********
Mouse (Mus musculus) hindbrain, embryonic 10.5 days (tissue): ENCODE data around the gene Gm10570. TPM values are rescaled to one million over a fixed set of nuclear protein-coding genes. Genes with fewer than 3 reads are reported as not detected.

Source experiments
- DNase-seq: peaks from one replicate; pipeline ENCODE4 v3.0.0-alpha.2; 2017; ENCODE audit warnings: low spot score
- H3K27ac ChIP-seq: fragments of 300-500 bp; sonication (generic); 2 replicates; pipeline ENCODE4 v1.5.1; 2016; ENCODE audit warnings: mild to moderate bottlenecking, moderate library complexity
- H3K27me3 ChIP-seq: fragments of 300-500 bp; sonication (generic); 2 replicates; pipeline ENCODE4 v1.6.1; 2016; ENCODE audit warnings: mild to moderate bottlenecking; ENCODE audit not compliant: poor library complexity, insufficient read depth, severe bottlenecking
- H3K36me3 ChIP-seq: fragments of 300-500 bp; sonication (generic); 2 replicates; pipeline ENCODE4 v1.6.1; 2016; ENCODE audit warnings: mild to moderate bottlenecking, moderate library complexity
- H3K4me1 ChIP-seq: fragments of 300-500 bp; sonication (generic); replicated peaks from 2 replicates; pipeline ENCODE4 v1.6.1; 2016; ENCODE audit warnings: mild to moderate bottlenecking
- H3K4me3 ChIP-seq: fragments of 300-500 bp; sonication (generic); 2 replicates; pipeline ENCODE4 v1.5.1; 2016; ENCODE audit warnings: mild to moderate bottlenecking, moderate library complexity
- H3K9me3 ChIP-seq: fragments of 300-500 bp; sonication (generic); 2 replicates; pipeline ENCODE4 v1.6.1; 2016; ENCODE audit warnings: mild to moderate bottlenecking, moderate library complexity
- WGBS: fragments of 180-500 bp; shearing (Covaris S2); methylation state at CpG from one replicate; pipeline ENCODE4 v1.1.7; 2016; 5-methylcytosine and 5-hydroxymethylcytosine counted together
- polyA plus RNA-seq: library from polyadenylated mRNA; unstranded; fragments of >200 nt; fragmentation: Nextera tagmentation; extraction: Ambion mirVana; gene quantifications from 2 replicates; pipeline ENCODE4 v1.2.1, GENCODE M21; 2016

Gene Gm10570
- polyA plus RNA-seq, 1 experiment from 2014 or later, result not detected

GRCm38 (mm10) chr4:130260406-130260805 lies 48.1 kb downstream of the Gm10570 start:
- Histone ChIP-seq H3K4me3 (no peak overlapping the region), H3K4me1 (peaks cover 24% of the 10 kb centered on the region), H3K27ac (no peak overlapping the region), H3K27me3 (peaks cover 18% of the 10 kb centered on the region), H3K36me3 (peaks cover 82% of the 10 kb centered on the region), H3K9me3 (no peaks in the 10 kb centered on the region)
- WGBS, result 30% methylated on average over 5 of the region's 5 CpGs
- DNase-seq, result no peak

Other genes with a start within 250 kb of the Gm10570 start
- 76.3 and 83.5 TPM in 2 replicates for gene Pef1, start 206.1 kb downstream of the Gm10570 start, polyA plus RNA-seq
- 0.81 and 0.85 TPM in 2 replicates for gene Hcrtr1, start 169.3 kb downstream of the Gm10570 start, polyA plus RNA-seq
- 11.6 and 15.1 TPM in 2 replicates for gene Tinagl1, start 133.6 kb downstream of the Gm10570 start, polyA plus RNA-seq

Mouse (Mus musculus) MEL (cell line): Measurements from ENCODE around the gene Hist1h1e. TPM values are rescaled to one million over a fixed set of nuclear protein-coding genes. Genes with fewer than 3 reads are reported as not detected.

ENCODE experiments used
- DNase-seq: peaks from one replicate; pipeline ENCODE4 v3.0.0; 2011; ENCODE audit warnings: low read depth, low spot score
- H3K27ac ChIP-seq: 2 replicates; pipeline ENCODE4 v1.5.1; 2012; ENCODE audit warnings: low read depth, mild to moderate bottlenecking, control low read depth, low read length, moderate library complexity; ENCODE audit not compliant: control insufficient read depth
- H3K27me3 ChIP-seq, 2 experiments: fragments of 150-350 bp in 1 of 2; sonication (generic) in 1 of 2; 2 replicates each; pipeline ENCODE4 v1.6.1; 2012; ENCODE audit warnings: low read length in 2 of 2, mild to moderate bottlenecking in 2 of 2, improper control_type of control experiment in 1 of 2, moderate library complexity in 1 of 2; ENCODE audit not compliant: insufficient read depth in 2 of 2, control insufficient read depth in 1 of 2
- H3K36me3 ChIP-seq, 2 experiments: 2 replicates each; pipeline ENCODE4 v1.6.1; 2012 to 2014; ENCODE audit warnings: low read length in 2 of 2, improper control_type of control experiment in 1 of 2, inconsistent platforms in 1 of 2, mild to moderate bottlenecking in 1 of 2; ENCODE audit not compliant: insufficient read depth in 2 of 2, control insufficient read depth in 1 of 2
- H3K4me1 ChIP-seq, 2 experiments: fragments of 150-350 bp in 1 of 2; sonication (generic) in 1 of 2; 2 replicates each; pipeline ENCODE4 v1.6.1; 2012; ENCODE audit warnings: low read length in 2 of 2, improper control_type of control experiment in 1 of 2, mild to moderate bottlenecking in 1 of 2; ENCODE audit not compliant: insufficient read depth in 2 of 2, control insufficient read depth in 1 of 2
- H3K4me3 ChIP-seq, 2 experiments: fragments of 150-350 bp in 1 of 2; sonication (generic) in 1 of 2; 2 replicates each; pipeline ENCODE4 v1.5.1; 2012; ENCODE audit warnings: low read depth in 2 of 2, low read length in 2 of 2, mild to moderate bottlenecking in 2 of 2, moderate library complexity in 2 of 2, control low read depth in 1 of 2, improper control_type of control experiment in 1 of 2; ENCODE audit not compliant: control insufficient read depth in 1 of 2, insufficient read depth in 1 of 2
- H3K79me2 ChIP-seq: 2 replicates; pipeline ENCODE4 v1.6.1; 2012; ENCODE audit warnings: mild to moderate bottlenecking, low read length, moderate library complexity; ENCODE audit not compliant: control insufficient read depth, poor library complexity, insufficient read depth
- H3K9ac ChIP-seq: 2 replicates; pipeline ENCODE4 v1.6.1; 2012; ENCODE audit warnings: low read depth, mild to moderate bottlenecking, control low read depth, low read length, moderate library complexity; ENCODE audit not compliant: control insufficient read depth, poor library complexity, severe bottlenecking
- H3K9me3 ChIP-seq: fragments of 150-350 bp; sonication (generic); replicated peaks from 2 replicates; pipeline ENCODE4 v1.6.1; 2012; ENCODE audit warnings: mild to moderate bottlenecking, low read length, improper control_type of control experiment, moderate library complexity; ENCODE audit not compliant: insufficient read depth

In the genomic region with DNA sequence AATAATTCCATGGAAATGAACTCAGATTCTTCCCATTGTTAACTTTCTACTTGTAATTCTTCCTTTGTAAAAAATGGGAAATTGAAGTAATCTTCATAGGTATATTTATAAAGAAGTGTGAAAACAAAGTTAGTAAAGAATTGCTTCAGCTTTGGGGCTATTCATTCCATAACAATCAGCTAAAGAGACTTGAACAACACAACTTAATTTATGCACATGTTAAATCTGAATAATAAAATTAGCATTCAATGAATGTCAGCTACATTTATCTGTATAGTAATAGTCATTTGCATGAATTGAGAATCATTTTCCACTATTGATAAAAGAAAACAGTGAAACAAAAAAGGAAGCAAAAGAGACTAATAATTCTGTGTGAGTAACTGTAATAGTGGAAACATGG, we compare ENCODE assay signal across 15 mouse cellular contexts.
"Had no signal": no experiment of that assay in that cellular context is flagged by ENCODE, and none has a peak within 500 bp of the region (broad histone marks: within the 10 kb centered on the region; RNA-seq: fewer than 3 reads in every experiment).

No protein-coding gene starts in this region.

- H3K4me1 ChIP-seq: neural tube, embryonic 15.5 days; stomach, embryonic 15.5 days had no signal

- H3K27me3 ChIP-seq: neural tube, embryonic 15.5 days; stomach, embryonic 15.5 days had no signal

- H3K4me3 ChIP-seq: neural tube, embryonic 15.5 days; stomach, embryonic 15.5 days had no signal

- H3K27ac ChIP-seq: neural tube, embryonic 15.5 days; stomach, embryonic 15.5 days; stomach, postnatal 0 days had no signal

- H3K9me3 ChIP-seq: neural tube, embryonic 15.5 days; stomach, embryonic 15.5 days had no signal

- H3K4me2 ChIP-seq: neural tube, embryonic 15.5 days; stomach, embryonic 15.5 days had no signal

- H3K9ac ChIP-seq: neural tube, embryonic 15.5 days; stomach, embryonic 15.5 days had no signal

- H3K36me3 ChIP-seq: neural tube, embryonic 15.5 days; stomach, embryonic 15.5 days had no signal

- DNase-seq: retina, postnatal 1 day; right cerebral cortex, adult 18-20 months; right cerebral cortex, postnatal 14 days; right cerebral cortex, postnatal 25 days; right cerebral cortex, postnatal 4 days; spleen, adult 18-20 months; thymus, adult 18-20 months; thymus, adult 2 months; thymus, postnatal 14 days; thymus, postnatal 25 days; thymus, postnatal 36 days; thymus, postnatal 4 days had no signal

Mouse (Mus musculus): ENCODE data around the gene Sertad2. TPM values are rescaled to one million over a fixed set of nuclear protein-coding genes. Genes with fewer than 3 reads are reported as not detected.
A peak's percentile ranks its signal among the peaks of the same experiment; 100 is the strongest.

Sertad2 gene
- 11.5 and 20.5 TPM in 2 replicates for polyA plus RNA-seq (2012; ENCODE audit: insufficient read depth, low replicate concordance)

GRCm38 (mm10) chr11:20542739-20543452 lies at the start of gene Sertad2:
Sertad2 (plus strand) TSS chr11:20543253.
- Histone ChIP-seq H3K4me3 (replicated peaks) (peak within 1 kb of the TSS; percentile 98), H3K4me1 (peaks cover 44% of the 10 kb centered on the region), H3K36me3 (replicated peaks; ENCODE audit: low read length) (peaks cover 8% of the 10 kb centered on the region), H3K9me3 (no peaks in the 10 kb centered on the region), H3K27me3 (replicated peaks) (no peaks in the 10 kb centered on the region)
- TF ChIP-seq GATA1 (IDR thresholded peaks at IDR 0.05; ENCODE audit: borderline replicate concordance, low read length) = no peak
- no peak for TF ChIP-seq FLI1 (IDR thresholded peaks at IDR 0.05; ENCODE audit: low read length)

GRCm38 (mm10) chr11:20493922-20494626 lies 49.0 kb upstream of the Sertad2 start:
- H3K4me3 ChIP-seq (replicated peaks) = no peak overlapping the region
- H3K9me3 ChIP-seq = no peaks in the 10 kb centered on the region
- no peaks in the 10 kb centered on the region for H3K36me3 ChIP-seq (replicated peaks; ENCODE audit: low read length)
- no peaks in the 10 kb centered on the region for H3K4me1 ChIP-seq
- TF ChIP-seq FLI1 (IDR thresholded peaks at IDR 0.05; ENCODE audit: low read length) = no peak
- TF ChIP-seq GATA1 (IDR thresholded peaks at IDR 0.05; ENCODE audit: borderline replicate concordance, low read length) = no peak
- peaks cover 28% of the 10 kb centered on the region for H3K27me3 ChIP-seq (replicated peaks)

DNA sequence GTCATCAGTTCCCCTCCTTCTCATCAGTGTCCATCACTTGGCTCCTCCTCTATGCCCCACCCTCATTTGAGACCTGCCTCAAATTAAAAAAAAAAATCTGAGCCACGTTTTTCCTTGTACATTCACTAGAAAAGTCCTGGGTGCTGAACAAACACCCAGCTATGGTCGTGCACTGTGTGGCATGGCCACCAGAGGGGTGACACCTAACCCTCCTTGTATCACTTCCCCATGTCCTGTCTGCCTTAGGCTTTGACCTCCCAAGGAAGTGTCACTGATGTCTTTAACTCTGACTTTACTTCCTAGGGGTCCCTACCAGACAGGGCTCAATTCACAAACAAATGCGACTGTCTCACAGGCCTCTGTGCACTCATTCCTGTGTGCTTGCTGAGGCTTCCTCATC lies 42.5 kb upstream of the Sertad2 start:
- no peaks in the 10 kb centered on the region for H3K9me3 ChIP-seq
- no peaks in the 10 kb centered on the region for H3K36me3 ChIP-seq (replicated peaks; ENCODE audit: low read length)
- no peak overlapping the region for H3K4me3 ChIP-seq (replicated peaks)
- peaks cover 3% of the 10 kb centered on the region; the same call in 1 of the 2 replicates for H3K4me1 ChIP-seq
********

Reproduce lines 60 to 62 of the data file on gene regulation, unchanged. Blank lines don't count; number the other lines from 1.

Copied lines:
- TF ChIP-seq GATA1 (IDR thresholded peaks at IDR 0.05; ENCODE audit: borderline replicate concordance, low read length) = no peak
- peaks cover 28% of the 10 kb centered on the region for H3K27me3 ChIP-seq (replicated peaks)

DNA sequence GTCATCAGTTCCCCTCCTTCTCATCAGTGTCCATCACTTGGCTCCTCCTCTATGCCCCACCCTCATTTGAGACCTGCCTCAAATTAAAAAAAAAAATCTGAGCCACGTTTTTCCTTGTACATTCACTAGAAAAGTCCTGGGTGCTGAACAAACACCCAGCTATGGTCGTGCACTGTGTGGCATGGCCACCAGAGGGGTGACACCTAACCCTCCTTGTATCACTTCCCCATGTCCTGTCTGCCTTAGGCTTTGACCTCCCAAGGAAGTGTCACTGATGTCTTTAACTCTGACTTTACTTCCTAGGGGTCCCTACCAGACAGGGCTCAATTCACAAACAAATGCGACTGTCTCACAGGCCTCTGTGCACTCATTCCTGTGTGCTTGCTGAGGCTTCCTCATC lies 42.5 kb upstream of the Sertad2 start: